I raced through Hunger Games‘ sequel almost as fast as I’d read through that first book.  Collins knows how to ratchet up the tension and raise the stakes.  Also, I love how distinct even the minor characters are.  I’m a big fan of Cinna, Katniss’ subversive and masterful designer from the Capitol.  Collins also knows how to leave you on a cliff-hanger!  I am regrettably number 200-something on the waiting list for the last of the trilogy, Mockingjay.  I’m banking on the other library patrons reading through it as fast as I’ve read these first two books.

—————-

(All books reviewed above were borrowed from the public library.)

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Reading Plans for 2011

As I wade into December with read, partly read, and unread books crowded around my feet and in my bookcase and in my closet . . . I’m thinking about all the lovely books I discovered this year, and anticipating what bookish discoveries will be made next year.

It’s been a little over a year since I first started blogging (I can’t believe I forgot to do a one-year anniversary post in November!).  As a newbie book blogger, I had little restraint when it came to joining reading challenges.  As of today, at least, I do not have plans to join any new challenges for 2011, except maybe RIP around Halloween-time.

I do not regret joining challenges this year as I read lots of wonderful books as a result.  However, just like one may let a field run fallow for a year before using it again for planting, I think I need to have next year be one less ‘guided’ and more subject to whim.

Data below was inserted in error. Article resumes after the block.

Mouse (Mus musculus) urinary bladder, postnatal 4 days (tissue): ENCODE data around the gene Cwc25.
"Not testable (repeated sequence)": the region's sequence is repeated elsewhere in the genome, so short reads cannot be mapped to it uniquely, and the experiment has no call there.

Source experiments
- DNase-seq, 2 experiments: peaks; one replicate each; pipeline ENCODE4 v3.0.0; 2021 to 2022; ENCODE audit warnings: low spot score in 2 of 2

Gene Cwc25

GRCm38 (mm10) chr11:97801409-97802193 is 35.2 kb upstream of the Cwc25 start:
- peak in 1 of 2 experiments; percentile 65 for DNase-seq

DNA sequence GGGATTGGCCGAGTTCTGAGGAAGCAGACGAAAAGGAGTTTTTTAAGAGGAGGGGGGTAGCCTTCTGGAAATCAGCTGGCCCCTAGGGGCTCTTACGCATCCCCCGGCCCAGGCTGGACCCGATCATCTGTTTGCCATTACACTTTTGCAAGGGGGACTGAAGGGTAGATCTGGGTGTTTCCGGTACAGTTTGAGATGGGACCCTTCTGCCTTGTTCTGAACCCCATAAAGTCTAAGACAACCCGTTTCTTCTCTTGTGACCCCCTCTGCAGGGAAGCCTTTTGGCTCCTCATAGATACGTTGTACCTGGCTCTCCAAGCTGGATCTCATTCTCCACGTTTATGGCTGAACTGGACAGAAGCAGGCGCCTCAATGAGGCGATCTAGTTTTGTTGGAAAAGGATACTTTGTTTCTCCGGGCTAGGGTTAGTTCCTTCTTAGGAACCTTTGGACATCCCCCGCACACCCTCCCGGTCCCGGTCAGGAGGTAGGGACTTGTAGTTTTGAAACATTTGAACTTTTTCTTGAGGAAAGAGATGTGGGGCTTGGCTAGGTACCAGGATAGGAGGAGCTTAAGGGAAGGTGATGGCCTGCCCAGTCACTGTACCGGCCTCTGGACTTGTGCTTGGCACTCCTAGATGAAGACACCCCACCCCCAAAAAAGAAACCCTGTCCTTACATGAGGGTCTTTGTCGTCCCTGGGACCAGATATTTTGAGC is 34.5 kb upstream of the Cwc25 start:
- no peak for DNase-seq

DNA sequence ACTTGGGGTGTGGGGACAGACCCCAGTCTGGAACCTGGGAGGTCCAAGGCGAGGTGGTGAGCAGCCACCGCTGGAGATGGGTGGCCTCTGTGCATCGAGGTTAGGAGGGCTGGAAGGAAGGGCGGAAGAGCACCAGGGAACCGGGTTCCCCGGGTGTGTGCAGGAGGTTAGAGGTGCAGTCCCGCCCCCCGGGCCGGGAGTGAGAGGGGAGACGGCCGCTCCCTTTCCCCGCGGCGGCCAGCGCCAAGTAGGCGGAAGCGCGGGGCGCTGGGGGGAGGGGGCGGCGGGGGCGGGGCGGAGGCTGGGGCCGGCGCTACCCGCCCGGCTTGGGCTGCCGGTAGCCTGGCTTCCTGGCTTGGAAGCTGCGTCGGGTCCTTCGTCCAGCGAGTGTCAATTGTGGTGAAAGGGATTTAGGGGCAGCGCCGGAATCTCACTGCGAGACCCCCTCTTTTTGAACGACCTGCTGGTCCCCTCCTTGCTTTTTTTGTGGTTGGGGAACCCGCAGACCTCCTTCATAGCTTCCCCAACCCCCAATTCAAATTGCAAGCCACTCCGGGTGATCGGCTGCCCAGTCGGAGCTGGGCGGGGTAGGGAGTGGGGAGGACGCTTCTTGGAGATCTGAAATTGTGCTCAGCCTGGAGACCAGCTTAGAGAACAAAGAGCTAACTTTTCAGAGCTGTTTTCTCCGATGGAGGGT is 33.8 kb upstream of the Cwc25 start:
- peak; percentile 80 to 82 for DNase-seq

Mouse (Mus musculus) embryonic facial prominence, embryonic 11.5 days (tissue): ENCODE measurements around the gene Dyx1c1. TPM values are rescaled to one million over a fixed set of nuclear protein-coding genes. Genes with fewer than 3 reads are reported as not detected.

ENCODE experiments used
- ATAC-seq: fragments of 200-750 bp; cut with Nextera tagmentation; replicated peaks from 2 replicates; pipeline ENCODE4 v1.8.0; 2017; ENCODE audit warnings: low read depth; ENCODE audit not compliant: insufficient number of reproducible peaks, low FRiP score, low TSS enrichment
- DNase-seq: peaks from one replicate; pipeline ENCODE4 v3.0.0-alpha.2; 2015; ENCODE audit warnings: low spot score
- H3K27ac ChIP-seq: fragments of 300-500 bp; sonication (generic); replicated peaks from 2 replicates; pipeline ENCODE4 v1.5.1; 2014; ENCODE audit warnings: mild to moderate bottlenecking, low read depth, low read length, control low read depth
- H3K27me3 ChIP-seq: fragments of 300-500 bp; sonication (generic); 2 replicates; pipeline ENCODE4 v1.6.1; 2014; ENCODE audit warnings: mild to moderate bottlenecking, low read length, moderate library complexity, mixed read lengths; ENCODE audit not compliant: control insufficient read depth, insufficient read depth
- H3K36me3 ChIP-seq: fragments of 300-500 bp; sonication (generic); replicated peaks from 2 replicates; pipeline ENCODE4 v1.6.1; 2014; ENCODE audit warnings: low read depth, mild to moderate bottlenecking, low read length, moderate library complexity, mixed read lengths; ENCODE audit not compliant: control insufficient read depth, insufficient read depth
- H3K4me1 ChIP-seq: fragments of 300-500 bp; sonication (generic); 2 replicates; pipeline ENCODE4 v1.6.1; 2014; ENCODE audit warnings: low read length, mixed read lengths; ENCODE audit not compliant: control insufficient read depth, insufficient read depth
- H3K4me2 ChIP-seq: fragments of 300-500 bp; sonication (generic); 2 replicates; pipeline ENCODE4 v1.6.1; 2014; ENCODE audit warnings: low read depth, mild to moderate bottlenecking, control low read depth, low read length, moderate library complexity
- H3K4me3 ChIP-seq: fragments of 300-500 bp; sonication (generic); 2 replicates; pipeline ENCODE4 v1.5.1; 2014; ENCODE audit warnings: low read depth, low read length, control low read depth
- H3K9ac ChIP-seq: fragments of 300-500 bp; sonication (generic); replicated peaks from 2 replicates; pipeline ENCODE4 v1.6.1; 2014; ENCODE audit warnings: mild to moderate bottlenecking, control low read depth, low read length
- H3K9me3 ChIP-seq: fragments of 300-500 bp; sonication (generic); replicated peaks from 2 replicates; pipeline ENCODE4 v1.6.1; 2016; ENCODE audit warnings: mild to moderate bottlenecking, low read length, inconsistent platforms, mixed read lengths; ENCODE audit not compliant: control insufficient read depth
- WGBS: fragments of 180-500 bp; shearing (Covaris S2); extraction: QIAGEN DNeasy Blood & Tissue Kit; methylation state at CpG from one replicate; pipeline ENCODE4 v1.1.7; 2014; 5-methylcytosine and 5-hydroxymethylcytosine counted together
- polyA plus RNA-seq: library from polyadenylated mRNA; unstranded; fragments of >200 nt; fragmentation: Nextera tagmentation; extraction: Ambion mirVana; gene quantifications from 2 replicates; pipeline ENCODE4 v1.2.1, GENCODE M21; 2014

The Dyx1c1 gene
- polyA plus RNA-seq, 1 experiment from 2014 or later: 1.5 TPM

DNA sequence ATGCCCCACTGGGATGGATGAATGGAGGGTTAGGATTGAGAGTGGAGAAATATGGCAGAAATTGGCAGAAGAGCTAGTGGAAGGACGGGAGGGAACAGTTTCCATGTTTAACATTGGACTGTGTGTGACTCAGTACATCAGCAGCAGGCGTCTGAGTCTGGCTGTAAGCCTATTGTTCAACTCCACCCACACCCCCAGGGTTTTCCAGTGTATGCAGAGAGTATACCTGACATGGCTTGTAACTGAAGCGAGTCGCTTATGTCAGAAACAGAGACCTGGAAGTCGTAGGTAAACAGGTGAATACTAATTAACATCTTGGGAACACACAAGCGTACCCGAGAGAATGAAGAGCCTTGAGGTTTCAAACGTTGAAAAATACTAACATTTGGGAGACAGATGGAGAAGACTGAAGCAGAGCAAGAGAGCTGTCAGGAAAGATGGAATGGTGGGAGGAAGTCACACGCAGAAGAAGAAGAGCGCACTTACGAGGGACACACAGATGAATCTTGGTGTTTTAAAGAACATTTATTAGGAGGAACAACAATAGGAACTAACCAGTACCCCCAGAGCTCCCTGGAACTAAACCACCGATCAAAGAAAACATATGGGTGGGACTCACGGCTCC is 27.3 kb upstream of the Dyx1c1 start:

I am not completely without plans, however.

Plan #1: I plan to continue reading books from the list I created for my personal challenge: Read 19 Books Older than Myself.

I actually have read nine off that list (Howard’s End to-be-reviewed).  Add to that, I read six other books this year that are older than I am: The Dud Avocado, The Summer Book, Kindred, Black Mountain Breakdown, The Haunting of Hill House, and The Inimitable Jeeves (on audio).  So even though I will not complete my challenge by the end of this year, I am thrilled by the amount of ‘older’ books I have added to my reading diet.

Plan #2: I will deliberately build a niche in reviews of travel writing.

You may or may not know that I have a special fondness for travel writing.  These include books like Susan Jane Gilman’s riveting Undress Me in the Temple of Heaven (her 1986 travels in China) and the Best American Travel Writing essay anthologies.  I want to explore this genre more thoroughly next year, for my own pleasure and also because I have aspirations of being a sort of blogger-ambassador for the genre.

Plan #3: Read more books from authors around the world and from people of color.

Certainly, there are wonderful challenges out there that will doubtless provide me with some great titles to check out, but I do not want to formally join a challenge.  This goal is definitely inspired/encouraged by blog posts from Eva (A Striped Armchair) and a recent blog post from Raych (books i done read) reminded me again of why I want to diversify my reading.

So there you have it!  For now, anyway. 🙂